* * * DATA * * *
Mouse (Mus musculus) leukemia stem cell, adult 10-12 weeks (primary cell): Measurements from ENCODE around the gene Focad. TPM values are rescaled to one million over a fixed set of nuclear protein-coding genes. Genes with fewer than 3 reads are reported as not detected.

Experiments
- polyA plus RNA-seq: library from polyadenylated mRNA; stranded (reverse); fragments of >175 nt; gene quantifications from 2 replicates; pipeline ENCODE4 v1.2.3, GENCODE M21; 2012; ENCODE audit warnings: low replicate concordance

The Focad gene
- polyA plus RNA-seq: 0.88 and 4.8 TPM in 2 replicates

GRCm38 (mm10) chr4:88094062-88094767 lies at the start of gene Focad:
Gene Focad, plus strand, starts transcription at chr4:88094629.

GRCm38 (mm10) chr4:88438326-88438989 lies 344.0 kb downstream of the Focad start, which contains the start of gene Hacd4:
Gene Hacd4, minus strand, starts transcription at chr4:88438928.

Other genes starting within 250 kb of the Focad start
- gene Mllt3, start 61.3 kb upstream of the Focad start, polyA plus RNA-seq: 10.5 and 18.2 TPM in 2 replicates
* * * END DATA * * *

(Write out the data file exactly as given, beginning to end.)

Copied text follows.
Mouse (Mus musculus) leukemia stem cell, adult 10-12 weeks (primary cell): Measurements from ENCODE around the gene Focad. TPM values are rescaled to one million over a fixed set of nuclear protein-coding genes. Genes with fewer than 3 reads are reported as not detected.

Experiments
- polyA plus RNA-seq: library from polyadenylated mRNA; stranded (reverse); fragments of >175 nt; gene quantifications from 2 replicates; pipeline ENCODE4 v1.2.3, GENCODE M21; 2012; ENCODE audit warnings: low replicate concordance

The Focad gene
- polyA plus RNA-seq: 0.88 and 4.8 TPM in 2 replicates

GRCm38 (mm10) chr4:88094062-88094767 lies at the start of gene Focad:
Gene Focad, plus strand, starts transcription at chr4:88094629.

GRCm38 (mm10) chr4:88438326-88438989 lies 344.0 kb downstream of the Focad start, which contains the start of gene Hacd4:
Gene Hacd4, minus strand, starts transcription at chr4:88438928.

Other genes starting within 250 kb of the Focad start
- gene Mllt3, start 61.3 kb upstream of the Focad start, polyA plus RNA-seq: 10.5 and 18.2 TPM in 2 replicates